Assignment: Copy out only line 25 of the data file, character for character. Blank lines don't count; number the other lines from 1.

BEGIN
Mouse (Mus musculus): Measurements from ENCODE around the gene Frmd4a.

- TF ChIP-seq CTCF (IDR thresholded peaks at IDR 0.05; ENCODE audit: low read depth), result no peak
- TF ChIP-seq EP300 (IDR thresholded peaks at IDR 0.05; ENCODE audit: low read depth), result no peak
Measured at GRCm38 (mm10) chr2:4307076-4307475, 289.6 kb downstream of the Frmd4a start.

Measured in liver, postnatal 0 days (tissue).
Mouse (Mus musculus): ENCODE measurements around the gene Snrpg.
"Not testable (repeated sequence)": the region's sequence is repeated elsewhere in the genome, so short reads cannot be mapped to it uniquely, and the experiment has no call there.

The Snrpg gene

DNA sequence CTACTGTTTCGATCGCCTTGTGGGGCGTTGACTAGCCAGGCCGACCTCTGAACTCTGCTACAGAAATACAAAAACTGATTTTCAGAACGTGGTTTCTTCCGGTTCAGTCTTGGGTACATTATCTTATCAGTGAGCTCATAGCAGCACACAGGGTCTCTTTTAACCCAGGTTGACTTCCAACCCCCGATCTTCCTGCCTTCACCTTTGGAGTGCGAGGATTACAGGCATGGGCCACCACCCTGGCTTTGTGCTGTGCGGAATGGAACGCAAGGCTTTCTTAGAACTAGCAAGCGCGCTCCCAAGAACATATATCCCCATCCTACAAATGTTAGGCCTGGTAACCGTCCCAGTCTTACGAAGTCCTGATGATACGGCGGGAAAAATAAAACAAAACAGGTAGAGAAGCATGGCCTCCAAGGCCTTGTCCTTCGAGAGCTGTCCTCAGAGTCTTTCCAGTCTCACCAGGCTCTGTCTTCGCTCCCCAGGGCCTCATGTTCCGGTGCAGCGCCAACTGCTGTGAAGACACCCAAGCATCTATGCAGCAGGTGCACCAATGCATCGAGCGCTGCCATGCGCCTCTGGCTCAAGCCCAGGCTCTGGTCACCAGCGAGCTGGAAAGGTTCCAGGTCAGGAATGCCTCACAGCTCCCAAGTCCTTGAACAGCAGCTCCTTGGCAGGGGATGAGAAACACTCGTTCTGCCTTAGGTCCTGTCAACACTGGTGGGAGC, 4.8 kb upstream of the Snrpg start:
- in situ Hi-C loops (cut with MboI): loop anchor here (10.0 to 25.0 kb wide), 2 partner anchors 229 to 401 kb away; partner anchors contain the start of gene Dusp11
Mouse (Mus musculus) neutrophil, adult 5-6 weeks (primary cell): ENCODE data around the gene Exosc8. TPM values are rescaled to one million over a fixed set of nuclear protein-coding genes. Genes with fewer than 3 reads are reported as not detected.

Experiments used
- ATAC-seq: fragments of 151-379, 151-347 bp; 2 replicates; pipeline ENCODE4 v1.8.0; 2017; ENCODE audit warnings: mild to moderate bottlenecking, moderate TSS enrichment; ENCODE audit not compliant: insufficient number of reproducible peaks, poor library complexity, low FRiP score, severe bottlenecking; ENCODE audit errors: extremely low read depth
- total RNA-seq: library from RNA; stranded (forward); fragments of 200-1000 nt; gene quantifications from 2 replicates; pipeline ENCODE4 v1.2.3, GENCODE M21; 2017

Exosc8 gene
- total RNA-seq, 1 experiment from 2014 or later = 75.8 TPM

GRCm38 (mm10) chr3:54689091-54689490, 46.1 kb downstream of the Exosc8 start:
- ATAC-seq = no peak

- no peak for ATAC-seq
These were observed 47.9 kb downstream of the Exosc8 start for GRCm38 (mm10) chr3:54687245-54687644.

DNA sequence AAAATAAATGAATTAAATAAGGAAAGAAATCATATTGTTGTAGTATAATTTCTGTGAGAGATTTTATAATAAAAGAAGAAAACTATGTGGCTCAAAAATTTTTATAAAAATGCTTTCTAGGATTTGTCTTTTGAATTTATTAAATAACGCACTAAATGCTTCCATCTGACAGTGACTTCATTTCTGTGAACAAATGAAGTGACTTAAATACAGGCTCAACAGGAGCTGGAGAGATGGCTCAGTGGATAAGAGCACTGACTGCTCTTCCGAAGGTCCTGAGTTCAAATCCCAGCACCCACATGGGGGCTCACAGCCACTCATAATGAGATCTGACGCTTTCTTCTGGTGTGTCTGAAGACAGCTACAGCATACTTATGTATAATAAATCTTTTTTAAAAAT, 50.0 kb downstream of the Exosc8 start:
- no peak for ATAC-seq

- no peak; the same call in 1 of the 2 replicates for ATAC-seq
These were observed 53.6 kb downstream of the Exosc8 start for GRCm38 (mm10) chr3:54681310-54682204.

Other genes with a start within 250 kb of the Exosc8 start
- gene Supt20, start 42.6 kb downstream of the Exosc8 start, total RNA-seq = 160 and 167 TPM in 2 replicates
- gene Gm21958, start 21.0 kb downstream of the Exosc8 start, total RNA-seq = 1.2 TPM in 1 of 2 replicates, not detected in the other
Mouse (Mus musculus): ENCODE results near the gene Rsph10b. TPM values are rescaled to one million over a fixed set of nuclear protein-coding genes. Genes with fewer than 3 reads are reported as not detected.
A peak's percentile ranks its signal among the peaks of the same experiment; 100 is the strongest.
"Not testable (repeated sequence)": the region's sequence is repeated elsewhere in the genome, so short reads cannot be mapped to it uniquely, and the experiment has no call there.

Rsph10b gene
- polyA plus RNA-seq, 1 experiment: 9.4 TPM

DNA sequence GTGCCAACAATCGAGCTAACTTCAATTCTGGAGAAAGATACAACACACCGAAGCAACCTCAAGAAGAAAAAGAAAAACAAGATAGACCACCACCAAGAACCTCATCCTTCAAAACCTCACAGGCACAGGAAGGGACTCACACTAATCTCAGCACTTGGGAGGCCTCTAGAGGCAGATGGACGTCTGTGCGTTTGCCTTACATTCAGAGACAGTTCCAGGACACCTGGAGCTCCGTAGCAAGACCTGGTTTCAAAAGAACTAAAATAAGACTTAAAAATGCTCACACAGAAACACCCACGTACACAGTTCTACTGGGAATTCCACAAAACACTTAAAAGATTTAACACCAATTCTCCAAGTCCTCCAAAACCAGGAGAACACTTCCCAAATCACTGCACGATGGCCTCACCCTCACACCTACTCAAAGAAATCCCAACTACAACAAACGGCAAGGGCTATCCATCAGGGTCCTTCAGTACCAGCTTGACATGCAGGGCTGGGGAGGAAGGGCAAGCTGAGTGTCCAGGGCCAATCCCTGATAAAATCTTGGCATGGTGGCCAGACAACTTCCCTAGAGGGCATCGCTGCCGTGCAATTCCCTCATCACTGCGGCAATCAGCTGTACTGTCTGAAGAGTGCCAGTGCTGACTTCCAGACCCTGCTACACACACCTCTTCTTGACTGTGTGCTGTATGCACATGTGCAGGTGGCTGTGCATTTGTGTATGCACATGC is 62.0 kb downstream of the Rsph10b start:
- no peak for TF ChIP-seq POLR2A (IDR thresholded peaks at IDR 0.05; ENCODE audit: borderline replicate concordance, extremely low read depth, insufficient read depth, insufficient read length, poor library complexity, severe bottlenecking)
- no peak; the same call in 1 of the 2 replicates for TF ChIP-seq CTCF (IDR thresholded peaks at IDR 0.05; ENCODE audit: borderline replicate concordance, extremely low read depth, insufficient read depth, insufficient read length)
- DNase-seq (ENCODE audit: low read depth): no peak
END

Other genes with a start within 250 kb of the Exosc8 start